Map-Making - Continent of Kranisis - Part 2

Here are my next steps as I work on my map of the continent of Kranisis - needed for my upcoming story Ocean of Empathy.

Last time, I showed you a little of how I got my slate clean in order to build my map.

Step 4 - Adding texture

I activate the "water" layer.

I use the "paintbrush" tool and select the "grass" brush with a large size and grab a lighter sea color. I carefully dab the brush all over my water which makes it look cool and mottled - a little like water.

Next, I activate the "land" layer.

I can't quite do the same thing with the land because it's an upper layer and will mess up my water. So, instead, I use the grassy pattern with my "bucket fill" tool. You can use other images to fill your land, but that wasn't working for me this time, so I changed plans.


Step 5 - Drawing on mountains

Click on your "land" layer if it's not current.

Add a new layer called "mountains." Make sure this one is active.

I decided fairly quickly that I didn't like the mountain "stamps" that I could find in various places. The best ones cost too much (for someone on a strict budget) or couldn't be used commerically. Even the best ones get repetitive when creating an entire planet! So, I went to YouTube in search for answers.

The answer turned out to be really simple - lots of lines - to follow the top-down contours of a mountain, ridge or chain. A much better solution for lands that I'd already partly designed!

To do this, I used the pencil tool with a small brush size. I also used a brown instead of black and reduced opacity to 50%.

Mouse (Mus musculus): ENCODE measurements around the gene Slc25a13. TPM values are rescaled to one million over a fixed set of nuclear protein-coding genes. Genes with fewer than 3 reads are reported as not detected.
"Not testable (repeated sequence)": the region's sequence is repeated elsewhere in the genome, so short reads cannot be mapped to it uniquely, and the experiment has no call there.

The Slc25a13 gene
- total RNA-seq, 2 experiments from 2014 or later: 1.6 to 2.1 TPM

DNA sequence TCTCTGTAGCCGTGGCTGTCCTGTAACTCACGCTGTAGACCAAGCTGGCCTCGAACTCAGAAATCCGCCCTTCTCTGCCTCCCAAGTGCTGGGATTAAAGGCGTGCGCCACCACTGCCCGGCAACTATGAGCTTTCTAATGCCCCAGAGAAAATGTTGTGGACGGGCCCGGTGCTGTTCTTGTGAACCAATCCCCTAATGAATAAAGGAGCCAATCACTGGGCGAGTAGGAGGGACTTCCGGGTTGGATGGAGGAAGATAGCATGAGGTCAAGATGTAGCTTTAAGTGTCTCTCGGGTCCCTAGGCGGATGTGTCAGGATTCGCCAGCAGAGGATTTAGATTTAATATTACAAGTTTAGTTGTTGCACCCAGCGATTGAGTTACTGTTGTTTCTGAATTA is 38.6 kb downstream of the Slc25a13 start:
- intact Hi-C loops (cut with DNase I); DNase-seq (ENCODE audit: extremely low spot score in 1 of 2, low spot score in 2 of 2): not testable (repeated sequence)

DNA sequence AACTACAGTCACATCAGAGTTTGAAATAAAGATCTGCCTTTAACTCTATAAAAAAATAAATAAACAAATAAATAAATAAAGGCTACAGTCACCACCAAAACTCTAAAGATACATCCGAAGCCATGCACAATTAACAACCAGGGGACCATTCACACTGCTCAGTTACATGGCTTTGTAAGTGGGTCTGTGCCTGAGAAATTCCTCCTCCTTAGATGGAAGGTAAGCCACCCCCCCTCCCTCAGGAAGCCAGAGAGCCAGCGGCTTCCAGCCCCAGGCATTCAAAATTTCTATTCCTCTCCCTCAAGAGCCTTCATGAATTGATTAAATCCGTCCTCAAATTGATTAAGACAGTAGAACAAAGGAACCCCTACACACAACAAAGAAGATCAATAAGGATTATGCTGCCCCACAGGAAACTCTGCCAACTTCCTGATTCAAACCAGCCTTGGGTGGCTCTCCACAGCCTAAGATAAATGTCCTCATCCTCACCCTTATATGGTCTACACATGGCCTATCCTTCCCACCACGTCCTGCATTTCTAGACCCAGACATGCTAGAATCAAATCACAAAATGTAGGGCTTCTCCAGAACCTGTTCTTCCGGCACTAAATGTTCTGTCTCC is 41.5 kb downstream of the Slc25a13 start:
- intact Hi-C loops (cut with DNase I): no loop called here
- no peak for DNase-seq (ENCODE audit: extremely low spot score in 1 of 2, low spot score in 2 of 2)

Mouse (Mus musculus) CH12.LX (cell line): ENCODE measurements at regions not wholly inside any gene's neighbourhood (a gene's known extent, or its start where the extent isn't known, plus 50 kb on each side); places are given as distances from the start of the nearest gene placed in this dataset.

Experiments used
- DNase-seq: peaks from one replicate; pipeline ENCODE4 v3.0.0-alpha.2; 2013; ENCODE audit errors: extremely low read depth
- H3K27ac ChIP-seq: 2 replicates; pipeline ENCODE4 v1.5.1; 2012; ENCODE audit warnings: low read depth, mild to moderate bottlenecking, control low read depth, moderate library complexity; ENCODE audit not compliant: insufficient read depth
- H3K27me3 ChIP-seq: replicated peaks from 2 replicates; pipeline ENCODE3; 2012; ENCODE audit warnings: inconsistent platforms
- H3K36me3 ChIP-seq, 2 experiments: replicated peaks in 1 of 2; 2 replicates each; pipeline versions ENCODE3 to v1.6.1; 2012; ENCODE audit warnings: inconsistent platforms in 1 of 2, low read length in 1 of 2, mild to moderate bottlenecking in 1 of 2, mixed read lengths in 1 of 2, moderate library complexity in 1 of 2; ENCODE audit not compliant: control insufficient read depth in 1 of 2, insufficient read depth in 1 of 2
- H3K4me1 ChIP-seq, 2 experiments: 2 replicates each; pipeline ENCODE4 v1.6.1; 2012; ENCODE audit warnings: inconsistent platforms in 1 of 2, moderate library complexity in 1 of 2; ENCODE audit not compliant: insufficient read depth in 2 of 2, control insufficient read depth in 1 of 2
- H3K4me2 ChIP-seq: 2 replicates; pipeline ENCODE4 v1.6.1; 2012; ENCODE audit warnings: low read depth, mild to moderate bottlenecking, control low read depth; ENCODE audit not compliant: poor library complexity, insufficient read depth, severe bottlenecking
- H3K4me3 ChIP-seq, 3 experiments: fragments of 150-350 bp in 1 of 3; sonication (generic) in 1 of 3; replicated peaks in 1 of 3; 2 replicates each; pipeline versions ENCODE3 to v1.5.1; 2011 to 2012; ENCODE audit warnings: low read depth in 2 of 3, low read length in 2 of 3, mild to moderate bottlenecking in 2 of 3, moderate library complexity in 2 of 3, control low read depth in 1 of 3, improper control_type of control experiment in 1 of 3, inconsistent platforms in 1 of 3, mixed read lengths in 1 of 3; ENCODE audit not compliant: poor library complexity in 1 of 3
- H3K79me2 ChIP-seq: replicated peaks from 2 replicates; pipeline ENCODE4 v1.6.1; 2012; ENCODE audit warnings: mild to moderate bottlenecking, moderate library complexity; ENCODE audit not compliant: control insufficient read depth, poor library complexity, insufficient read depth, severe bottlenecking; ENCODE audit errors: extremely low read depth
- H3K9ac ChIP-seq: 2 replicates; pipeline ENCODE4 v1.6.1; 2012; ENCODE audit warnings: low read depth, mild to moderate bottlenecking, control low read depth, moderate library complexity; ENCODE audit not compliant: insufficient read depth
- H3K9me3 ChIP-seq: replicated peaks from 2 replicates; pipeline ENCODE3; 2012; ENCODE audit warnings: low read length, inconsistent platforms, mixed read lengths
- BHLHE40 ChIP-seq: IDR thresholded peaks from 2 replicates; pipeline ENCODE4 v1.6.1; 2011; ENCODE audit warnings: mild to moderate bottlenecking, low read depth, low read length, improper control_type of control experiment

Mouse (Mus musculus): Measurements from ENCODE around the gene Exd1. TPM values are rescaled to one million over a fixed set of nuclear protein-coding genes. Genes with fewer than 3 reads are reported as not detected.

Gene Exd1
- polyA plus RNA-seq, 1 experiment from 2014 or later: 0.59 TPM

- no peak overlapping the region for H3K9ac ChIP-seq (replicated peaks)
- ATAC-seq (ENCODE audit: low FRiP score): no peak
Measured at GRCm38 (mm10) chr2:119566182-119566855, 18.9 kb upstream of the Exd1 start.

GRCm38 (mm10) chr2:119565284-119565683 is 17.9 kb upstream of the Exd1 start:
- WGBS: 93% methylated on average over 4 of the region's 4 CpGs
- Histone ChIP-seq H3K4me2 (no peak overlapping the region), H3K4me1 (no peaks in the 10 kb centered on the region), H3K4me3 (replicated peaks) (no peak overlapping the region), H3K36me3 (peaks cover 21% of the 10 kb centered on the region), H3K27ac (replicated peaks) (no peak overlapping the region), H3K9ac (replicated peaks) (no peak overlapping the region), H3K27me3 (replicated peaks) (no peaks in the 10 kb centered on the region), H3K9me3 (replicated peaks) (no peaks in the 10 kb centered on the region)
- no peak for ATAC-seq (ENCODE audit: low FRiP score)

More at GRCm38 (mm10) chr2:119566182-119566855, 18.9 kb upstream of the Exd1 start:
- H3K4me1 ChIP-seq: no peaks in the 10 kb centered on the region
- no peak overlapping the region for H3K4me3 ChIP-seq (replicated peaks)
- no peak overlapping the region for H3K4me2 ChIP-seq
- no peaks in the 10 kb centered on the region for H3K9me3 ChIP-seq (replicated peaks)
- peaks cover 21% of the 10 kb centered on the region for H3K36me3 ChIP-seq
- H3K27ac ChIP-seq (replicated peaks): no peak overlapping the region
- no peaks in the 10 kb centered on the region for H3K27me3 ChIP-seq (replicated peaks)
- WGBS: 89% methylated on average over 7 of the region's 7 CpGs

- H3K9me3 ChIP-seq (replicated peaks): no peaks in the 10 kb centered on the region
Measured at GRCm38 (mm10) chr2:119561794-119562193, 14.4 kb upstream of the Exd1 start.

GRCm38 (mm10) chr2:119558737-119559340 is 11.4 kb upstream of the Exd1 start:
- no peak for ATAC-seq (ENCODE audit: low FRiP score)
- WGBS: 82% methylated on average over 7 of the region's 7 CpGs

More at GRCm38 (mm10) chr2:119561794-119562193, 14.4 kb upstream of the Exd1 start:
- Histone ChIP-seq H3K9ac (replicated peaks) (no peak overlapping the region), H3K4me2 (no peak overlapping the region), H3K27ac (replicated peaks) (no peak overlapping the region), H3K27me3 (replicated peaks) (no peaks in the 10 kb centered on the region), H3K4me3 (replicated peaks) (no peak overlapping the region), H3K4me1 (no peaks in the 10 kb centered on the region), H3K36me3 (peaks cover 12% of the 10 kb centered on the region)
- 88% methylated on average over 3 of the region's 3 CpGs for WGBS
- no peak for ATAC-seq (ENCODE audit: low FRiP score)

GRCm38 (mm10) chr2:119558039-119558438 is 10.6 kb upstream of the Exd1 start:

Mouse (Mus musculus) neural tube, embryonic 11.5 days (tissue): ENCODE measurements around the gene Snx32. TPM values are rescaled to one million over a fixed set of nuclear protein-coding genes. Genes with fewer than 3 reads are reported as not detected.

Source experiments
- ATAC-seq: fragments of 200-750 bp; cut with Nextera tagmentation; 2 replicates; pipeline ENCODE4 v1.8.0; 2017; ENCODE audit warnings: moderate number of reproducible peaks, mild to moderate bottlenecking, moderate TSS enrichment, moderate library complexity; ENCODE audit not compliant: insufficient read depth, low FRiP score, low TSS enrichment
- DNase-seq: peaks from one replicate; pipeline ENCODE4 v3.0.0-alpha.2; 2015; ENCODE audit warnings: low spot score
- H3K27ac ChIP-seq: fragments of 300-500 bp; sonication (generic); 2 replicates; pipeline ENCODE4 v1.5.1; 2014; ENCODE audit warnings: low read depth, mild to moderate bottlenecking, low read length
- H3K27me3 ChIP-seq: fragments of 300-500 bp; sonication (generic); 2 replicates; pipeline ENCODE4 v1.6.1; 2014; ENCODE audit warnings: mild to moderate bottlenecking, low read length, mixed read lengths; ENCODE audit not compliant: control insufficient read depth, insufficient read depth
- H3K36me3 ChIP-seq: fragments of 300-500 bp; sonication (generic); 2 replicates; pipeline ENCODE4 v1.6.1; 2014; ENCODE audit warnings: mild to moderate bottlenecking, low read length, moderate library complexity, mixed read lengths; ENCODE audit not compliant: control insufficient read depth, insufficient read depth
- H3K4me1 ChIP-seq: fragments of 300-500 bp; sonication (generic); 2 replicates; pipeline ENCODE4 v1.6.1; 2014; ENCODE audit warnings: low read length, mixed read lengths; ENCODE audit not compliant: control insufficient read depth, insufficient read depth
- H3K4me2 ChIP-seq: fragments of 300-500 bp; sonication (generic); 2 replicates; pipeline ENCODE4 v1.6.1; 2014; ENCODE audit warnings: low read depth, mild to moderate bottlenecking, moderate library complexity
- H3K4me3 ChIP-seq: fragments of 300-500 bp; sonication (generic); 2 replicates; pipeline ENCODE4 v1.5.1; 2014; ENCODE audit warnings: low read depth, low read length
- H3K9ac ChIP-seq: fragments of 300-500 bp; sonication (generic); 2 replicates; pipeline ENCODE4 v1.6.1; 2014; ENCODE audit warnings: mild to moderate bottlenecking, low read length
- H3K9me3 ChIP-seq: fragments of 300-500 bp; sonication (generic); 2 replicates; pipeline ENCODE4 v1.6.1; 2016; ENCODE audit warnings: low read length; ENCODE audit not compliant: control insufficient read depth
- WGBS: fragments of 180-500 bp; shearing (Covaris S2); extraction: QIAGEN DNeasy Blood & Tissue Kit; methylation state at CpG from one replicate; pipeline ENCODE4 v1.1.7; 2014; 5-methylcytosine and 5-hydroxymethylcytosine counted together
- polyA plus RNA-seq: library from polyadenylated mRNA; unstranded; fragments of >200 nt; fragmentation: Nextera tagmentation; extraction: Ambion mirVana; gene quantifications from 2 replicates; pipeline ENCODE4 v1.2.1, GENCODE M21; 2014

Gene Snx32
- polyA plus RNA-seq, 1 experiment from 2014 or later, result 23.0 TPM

Step 6 - Giving the mountains a 3D treatment.

This is step slightly more involved, but it makes a huge difference to the map.

From my "land" layer, I make a layer called "dark." Above the layers area, I select "mode" and choose "multiply" from the drop-down menu.

From this "dark" layer (activated,) I choose a the paintbrush tool and a solid or spray brush. I bring opacity down to 10% (sometimes, I need 20%) and using black, I paint shadows on the mountains opposite the direction of the light - so, on the bottom and right sides in this map. i started with the largest brush I needed and worked down to smaller details, going back over similar areas where I felt it needed more shade.

Back to the "land" layer.
I make another layer called "light." This time, in the "mode" drop-down menu, I choose "overlay." Again, I choose the paintbrush tool and a solid or spray brush. The opacity is down around 10%. This time, using white, I highlight the lighter sides of the mountains - on the same side as the light source, so on the top and left sides of this map. Again, I started with the largest brush I needed and worked down to the smaller details.

This is what it looks like after this step.


Wow - those mountains are really popping out now, aren't they?!

Next stage, we'll finish the physical geography.

Lori – photographer at Viking Visual, author at A’mara books, student-of-the-world.

Banner by @shai-hulud

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